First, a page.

Mueller: I told you I don't shop there. [laughs] 2% growth at that brand, and even their namesake brands, Urban Outfitters, saw 1% growth. So, all three sections of the company are doing pretty well. This makes me wonder, is the retail malaise over or not? They're certainly not the only ones that are up. Abercrombie & Fitch had a 24% jump last Friday when they reported much better than expected earnings.
Hill: And Gap, recently, when they did their last quarter, same sort of thing where their comps, that's the through line for all of these fashion/apparel/niche retailers, that in general have gone through a really rough patch. I'm wondering, even with the rise of Urban Outfitters today, it's still down about 20% over the last 12 months. And I'm wondering if all three of these reached a point where they just got oversold.
Mueller: That's definitely possible. The retail malaise started roughly a year ago, or even lapping last year at this point in results, so it's a lower hurdle to get over. But, everyone is going to be watching the holiday quarter season now.
Hill: Yeah. It's interesting, because I'm not rooting against any of these companies, but I'm sure there are investors out there who, whether it was Gap or Abercrombie & Fitch, Urban Outfitters, look at them and think, "Gosh, people think they're going out of business, they're not, there's opportunity here." But it's like, maybe, wait, because this is that quarter. This is the big quarter for every retailer, and you kind of want to see how they do.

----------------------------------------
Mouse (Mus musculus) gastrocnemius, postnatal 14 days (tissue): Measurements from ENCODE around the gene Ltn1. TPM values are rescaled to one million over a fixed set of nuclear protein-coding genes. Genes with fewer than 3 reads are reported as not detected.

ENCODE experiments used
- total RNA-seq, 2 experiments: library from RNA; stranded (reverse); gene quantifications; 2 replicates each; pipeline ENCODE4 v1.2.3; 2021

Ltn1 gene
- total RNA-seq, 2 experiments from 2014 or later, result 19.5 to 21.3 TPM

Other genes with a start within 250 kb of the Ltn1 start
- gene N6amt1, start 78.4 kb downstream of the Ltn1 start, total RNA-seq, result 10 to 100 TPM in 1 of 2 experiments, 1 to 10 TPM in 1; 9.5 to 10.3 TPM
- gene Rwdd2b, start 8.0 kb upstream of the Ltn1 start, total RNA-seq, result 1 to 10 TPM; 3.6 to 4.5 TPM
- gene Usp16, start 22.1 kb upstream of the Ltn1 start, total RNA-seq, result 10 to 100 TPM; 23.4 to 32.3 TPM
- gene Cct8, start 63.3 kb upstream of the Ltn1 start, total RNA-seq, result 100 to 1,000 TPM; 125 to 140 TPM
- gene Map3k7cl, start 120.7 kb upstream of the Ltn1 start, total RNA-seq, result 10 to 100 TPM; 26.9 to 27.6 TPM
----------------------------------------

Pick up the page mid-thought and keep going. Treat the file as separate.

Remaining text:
Hill: As I mentioned, this weekend on Motley Fool Money, it's our Thanksgiving special, it's one episode of the year where we actually use a sound effect. We blow the whole budget.
Mueller: [laughs] OK, now I have to listen.
Hill: Yeah, now you're going to listen. But, one of the things we do is stick with the Thanksgiving theme and go around the table and talk about stocks that we're thankful for, but we start with a little humble pie, a stock that we got wrong. With that in mind...
Mueller: Are you going to ask me?
Hill: I'm going to ask you. What's a piece of humble pie, a stock that you're like, "Hoo, boy, I kind of missed that one."
Mueller: OK, I'm going to set this one up a little bit. The company's name still is technically Acusphere. It's on the pink sheets now. It used to be on the NASDAQ under the ticker ACUS.
Hill: [laughs] So, here's what we know so far. It was on the NASDAQ, and now it's on the pink sheets. Go on, I think I know where this story's going.